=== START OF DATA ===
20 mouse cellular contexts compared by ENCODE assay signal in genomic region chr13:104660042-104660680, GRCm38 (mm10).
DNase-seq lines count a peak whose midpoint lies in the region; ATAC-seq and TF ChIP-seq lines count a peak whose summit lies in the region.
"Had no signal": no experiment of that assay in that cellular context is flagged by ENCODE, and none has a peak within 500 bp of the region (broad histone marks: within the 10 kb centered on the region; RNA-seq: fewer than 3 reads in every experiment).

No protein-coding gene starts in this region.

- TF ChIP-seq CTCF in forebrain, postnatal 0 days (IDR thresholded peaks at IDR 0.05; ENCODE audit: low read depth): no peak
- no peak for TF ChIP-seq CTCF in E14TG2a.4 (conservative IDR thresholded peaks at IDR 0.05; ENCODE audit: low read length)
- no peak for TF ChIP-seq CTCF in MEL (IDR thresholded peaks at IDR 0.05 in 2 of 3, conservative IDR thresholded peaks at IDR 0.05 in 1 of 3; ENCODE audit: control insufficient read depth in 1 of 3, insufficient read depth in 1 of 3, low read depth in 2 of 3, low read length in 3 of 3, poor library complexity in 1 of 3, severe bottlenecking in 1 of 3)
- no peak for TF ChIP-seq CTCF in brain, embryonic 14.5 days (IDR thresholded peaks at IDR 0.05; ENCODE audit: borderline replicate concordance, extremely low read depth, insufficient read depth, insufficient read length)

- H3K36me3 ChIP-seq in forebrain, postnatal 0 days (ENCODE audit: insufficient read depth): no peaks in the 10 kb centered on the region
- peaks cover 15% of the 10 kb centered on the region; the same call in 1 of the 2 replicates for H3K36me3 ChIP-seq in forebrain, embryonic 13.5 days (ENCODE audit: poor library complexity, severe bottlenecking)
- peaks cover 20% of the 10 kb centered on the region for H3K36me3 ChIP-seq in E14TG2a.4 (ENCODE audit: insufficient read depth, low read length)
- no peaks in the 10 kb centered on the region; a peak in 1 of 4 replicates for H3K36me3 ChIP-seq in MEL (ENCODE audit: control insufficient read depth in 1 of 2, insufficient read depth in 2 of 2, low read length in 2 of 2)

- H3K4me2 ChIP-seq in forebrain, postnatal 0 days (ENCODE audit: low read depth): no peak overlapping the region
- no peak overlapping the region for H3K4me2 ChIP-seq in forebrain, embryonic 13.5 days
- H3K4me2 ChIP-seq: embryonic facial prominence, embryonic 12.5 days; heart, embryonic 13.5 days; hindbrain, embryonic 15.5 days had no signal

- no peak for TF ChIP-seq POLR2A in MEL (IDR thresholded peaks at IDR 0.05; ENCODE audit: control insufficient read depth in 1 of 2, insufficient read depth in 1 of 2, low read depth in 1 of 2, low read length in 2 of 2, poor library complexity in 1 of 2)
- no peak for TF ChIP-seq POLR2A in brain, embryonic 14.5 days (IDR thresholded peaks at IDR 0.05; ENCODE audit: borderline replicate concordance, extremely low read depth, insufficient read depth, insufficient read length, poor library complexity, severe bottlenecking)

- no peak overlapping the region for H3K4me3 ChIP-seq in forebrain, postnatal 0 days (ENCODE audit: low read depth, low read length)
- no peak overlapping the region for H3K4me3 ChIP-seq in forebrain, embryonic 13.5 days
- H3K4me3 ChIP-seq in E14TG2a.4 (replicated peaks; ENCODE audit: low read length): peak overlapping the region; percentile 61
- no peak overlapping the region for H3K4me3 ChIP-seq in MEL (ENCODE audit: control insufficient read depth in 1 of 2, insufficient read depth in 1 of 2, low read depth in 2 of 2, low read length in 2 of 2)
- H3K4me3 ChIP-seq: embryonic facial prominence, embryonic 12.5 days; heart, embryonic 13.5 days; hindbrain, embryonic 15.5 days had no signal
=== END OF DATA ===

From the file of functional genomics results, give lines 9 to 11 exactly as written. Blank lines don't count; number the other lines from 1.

- H3K36me3 ChIP-seq in forebrain, postnatal 0 days (ENCODE audit: insufficient read depth): no peaks in the 10 kb centered on the region
- peaks cover 15% of the 10 kb centered on the region; the same call in 1 of the 2 replicates for H3K36me3 ChIP-seq in forebrain, embryonic 13.5 days (ENCODE audit: poor library complexity, severe bottlenecking)
- peaks cover 20% of the 10 kb centered on the region for H3K36me3 ChIP-seq in E14TG2a.4 (ENCODE audit: insufficient read depth, low read length)